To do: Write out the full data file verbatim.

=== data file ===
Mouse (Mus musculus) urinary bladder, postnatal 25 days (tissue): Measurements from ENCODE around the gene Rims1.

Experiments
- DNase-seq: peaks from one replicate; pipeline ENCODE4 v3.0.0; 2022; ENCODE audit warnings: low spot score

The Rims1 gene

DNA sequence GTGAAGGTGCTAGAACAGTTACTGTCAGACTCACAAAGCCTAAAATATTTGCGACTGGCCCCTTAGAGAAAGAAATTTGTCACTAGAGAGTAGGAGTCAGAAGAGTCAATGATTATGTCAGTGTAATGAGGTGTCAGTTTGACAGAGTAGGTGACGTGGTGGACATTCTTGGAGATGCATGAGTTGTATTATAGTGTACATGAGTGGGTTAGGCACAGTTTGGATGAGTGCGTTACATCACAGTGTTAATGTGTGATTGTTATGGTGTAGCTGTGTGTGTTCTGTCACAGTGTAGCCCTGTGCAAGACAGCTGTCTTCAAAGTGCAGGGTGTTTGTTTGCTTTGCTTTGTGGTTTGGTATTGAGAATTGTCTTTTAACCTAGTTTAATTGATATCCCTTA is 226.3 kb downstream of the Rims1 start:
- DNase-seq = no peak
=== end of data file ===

Mouse (Mus musculus) urinary bladder, postnatal 25 days (tissue): Measurements from ENCODE around the gene Rims1.

Experiments
- DNase-seq: peaks from one replicate; pipeline ENCODE4 v3.0.0; 2022; ENCODE audit warnings: low spot score

The Rims1 gene

DNA sequence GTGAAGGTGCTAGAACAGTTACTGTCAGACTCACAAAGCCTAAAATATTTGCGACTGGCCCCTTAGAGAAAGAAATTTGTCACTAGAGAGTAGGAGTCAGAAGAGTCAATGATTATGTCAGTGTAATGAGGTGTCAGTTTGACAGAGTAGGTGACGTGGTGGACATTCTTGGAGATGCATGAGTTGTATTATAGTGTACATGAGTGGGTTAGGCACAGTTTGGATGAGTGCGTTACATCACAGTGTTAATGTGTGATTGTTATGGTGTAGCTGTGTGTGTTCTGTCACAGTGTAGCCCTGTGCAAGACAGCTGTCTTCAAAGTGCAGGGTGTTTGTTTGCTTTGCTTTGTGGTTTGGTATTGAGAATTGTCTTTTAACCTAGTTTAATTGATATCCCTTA is 226.3 kb downstream of the Rims1 start:
- DNase-seq = no peak